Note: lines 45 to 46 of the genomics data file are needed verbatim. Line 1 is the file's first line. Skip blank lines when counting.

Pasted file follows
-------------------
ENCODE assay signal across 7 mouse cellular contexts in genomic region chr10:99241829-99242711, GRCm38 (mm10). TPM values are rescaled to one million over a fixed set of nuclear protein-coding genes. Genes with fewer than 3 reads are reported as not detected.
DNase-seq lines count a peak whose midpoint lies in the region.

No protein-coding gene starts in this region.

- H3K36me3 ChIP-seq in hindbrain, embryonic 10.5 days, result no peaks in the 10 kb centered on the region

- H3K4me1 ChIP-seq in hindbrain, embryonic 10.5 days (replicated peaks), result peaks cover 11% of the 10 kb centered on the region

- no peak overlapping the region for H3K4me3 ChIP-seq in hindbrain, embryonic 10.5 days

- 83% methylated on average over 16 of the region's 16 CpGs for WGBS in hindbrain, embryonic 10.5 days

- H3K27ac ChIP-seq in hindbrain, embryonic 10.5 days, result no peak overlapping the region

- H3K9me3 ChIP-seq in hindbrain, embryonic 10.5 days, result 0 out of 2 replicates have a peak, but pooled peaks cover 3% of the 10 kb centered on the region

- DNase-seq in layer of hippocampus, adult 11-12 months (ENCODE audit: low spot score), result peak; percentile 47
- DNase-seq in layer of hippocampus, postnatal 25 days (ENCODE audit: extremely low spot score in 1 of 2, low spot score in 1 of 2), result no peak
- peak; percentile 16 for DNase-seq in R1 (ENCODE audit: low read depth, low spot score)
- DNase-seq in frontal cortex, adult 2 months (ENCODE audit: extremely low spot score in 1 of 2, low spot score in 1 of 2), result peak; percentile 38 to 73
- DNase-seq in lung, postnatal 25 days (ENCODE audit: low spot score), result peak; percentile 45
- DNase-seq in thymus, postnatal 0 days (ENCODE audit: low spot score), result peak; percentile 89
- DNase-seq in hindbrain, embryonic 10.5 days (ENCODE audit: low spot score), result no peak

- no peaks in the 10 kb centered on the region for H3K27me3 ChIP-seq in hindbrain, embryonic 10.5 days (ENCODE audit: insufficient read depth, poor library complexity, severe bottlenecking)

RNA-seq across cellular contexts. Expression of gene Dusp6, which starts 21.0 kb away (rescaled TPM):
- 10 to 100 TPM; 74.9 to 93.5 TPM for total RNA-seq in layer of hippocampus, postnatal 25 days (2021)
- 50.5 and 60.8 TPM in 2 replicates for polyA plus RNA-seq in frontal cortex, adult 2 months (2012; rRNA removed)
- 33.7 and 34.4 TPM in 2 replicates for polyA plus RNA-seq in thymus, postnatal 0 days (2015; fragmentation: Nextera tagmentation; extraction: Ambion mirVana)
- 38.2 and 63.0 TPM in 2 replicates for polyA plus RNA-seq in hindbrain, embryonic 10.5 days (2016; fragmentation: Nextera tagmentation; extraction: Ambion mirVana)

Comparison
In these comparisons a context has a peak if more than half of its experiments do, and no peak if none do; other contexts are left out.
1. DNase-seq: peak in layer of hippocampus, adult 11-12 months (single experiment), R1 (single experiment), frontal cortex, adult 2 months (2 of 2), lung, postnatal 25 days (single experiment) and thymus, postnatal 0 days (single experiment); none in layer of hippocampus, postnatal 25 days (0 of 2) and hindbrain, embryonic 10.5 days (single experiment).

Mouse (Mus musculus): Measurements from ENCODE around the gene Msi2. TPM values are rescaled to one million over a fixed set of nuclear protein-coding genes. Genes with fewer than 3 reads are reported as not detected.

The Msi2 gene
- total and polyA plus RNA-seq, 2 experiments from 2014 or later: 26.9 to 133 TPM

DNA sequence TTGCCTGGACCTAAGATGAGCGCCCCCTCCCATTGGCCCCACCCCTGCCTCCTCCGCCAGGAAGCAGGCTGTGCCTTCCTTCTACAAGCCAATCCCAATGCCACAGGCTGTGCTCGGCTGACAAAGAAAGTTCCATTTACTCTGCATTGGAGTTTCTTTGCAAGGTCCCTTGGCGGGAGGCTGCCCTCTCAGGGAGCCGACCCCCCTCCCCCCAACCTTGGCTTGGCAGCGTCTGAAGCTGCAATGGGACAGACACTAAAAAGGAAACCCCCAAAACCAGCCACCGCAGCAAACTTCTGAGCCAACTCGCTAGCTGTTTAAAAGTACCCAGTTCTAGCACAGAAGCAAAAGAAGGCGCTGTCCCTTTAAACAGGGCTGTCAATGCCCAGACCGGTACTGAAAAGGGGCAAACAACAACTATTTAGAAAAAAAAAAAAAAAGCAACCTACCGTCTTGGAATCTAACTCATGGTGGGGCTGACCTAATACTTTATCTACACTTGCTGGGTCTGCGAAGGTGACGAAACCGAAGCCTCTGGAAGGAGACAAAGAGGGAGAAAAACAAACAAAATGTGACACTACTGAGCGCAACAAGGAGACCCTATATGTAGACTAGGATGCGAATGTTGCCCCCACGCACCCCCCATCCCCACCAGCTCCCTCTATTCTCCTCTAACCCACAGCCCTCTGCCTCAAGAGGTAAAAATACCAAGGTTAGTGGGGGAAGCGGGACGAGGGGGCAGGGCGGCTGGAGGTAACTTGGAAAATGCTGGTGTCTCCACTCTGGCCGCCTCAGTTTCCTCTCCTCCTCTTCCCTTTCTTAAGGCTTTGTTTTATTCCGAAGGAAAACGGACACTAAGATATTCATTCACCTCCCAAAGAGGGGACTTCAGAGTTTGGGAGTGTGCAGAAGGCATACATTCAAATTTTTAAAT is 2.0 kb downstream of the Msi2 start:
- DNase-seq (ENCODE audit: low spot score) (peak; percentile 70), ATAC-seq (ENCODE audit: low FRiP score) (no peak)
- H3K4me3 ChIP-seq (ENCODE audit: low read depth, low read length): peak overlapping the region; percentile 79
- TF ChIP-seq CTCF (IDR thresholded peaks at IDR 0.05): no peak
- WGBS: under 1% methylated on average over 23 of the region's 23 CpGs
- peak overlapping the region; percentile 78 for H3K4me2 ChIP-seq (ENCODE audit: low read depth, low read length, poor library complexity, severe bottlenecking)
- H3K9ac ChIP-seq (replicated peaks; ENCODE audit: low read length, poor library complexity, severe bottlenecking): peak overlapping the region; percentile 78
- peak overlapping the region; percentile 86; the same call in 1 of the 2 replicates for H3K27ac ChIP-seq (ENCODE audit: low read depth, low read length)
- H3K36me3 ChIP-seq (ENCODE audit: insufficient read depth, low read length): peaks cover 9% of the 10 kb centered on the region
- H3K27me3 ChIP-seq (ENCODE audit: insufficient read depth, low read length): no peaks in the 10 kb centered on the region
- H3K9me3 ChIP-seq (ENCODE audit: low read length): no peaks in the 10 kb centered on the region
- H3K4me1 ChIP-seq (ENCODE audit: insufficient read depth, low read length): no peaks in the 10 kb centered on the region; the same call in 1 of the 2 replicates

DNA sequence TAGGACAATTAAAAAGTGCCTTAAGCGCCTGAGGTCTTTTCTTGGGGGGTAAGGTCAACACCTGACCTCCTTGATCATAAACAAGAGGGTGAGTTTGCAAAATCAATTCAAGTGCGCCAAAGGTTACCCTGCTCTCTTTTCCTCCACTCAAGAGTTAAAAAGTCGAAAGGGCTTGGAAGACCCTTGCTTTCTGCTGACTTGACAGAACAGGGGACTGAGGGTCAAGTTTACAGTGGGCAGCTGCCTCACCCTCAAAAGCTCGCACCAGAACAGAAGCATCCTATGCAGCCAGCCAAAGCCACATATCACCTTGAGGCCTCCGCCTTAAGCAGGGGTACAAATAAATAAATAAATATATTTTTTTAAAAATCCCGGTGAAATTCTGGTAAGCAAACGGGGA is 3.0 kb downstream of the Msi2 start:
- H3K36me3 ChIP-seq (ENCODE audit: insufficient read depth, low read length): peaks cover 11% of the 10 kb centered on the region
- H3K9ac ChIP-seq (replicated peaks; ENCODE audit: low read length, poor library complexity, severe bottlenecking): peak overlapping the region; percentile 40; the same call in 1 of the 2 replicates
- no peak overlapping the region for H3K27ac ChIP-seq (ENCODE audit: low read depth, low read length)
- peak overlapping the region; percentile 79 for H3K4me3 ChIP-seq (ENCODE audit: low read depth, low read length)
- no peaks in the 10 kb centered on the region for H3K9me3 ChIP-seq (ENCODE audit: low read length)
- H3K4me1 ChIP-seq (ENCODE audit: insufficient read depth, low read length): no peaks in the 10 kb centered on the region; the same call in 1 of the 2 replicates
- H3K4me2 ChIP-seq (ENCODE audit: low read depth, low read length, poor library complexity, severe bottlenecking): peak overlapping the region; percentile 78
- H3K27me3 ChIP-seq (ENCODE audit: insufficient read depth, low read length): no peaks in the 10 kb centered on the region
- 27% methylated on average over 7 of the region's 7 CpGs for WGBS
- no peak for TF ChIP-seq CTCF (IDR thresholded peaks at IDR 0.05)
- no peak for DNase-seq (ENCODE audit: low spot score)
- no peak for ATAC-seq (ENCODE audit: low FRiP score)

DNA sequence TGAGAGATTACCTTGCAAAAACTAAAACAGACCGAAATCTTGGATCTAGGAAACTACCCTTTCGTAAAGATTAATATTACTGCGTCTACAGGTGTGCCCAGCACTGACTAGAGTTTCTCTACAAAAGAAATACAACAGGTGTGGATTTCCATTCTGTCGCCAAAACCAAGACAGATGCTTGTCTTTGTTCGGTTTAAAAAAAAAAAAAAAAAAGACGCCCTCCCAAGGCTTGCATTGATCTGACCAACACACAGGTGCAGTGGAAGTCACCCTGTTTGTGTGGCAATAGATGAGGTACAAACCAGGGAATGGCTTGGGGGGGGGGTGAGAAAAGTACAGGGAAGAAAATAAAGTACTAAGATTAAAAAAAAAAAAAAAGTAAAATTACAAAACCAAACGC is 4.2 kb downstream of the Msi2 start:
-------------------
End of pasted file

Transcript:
- peak overlapping the region; percentile 79 for H3K4me3 ChIP-seq (ENCODE audit: low read depth, low read length)
- no peaks in the 10 kb centered on the region for H3K9me3 ChIP-seq (ENCODE audit: low read length)